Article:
The report on the PAS is significant because it recognizes that the Scheme needs more funding. In so doing, the report notes,
PAS has overcome the scepticism of archaeologists and the mistrust of finders to create a partnership in the understanding of the past. Data from thousands of members of the public has helped create a new cultural map of England and Wales, with insights into rural life in Roman Britain, Anglo-Saxon trade, the Vikings and the links between Britain and the Byzantine world. PAS has filled a gap in museum services, re-established skills in identifying objects and created a virtual collection used by a quarter of a million individuals each year. It also seems to have reduced the amount of illicit detecting on archaeological sites.
The accompanying Treasure Annual Report, which details finds made under the mandetory provisions of the Treasure Act, is similarly upbeat. As a press release indicates,
The Treasure Annual Report, announced today, records another dramatic increase on the amount of finds reported in the last year, with 749 objects reported in 2007 (up from 665 in 2006). The current report includes all finds which have passed through the Treasure Process in 2005 and 2006, 1,257 finds in total. Key finds include one of the best Iron Age torcs to be found in the last 50 years. The ‘Newark Torc’ provides an excellent example of the value of the Treasure Act, in that its discovery has forced historians and archaeologists to re-think the importance of the Trent Valley area 2,000 years ago. The proper recording of this find, and indeed all the finds listed in the report, have contributed inestimably to our understanding of our past.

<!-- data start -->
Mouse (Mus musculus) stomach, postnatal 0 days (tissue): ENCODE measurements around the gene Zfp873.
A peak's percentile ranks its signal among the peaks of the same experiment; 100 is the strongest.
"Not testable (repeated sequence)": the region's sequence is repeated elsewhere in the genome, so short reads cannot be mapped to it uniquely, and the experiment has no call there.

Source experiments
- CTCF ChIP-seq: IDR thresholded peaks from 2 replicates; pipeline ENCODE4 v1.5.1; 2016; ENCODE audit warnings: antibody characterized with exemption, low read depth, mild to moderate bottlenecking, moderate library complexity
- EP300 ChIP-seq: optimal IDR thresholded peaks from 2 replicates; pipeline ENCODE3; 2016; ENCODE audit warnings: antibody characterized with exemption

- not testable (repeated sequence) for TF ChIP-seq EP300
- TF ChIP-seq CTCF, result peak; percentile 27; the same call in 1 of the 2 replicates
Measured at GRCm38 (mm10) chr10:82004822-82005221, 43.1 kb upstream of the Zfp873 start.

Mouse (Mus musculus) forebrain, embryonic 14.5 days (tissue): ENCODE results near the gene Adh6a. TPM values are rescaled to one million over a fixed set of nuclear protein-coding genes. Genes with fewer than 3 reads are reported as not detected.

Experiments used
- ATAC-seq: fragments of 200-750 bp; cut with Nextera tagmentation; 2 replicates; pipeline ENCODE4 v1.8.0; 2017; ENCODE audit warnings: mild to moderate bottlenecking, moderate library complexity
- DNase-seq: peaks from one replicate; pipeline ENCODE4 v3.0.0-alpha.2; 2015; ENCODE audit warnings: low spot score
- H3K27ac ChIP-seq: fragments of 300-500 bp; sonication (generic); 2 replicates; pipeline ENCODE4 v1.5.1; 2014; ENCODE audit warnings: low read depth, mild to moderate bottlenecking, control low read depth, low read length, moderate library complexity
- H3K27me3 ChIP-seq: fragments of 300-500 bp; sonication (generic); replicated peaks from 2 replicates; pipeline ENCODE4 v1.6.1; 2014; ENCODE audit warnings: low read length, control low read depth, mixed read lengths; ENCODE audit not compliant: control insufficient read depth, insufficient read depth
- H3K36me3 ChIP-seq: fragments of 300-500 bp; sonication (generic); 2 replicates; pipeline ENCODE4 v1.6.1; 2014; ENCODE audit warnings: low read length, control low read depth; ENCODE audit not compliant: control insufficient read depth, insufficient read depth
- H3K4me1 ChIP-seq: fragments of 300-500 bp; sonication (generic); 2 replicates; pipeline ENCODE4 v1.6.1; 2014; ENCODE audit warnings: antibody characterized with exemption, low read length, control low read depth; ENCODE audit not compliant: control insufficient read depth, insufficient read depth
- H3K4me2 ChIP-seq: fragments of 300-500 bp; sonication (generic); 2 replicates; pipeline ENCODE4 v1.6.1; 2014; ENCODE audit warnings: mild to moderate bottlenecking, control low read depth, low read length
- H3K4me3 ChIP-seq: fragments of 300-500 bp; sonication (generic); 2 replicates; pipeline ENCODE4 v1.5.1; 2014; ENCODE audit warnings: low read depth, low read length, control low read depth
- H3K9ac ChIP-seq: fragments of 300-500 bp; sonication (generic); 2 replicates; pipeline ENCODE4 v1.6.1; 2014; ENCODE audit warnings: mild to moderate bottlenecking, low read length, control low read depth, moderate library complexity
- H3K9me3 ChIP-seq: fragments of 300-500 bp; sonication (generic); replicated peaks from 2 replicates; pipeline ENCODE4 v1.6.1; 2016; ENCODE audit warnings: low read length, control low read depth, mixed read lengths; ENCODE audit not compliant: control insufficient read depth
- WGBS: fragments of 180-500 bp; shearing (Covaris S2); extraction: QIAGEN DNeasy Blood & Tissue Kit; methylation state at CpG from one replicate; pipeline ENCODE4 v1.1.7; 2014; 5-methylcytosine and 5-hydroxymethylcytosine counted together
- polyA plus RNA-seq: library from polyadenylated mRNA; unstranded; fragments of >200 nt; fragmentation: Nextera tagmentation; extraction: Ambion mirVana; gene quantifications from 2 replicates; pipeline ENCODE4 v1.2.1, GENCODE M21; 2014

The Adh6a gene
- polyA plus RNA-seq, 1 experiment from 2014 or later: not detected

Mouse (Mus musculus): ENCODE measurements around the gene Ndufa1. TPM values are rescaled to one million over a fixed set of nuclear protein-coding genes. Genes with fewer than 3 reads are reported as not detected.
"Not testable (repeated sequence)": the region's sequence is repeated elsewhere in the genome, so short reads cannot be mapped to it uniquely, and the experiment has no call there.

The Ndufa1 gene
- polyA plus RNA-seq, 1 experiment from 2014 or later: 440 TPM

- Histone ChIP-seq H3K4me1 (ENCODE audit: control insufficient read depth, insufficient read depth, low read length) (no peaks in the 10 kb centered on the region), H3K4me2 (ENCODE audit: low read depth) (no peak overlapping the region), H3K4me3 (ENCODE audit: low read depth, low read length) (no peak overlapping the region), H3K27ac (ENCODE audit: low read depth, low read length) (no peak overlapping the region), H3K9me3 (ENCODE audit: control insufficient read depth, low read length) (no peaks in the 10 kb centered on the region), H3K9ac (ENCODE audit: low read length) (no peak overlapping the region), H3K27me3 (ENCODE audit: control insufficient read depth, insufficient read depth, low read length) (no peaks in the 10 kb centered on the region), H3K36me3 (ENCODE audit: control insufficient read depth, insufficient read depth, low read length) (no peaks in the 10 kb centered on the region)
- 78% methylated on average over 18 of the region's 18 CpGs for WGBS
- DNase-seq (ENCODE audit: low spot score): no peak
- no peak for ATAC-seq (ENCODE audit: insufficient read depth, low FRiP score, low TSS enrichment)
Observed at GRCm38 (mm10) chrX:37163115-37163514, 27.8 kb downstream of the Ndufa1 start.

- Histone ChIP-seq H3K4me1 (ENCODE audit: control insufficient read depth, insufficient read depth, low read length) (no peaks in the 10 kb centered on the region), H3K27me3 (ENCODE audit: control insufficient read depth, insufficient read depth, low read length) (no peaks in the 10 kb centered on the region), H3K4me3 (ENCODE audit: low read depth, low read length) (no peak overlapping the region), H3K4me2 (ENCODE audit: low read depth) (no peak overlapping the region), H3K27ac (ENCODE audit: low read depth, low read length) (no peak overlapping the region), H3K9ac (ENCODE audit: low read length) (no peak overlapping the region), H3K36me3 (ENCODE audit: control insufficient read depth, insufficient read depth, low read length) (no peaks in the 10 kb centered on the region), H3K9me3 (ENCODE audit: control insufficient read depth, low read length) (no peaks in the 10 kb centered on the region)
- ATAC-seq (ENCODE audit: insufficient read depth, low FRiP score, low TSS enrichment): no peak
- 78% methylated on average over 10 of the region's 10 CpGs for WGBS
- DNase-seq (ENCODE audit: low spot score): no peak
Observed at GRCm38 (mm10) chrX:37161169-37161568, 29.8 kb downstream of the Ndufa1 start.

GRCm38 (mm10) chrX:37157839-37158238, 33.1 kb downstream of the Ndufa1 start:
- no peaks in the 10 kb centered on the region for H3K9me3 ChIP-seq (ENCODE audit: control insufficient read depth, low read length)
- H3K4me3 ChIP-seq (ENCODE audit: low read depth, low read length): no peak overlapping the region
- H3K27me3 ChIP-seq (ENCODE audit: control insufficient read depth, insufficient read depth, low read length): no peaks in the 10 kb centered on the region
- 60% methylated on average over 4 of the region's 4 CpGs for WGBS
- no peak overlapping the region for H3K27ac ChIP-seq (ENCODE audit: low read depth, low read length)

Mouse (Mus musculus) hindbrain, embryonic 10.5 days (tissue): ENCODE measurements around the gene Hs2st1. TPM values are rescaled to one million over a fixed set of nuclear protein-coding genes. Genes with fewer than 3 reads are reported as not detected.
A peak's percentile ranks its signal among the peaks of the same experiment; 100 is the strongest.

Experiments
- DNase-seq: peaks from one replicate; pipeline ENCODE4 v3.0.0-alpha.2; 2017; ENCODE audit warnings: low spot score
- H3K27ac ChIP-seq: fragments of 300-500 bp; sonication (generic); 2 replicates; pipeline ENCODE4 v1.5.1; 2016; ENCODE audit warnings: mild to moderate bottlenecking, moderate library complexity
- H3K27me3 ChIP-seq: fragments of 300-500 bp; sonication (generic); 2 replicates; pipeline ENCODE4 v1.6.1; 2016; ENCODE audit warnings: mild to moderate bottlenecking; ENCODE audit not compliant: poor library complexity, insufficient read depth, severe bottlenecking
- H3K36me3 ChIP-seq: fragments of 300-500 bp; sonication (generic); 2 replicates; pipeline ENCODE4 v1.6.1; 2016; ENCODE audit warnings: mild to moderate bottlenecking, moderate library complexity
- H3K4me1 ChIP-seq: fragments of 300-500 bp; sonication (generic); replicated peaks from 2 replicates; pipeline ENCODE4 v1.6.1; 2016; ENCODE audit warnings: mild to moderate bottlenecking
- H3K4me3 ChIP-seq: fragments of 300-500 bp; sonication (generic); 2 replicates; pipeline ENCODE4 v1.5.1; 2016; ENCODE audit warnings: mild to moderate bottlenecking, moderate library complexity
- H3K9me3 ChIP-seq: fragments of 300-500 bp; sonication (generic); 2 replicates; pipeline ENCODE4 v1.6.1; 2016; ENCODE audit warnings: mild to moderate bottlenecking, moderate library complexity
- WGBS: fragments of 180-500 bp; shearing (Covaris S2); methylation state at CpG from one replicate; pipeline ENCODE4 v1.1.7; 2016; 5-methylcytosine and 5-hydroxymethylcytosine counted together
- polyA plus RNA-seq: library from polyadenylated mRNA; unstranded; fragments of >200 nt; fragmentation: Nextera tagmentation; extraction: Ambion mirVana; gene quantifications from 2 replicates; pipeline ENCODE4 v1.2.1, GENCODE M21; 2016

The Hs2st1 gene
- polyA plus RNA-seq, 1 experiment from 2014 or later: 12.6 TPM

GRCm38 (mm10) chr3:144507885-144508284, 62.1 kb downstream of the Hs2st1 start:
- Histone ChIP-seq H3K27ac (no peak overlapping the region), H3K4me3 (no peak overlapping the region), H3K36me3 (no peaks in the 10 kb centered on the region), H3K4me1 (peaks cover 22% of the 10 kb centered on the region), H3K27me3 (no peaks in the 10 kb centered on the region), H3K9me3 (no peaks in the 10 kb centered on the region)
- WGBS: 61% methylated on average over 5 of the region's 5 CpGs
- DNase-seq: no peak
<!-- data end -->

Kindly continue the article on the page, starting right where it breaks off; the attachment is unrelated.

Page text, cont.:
Congratulations to Roger Bland, his colleagues at the British Museum and the PAS Finds Liaison Offices, and all the members of the public in Britain and Wales that have made the program such a success.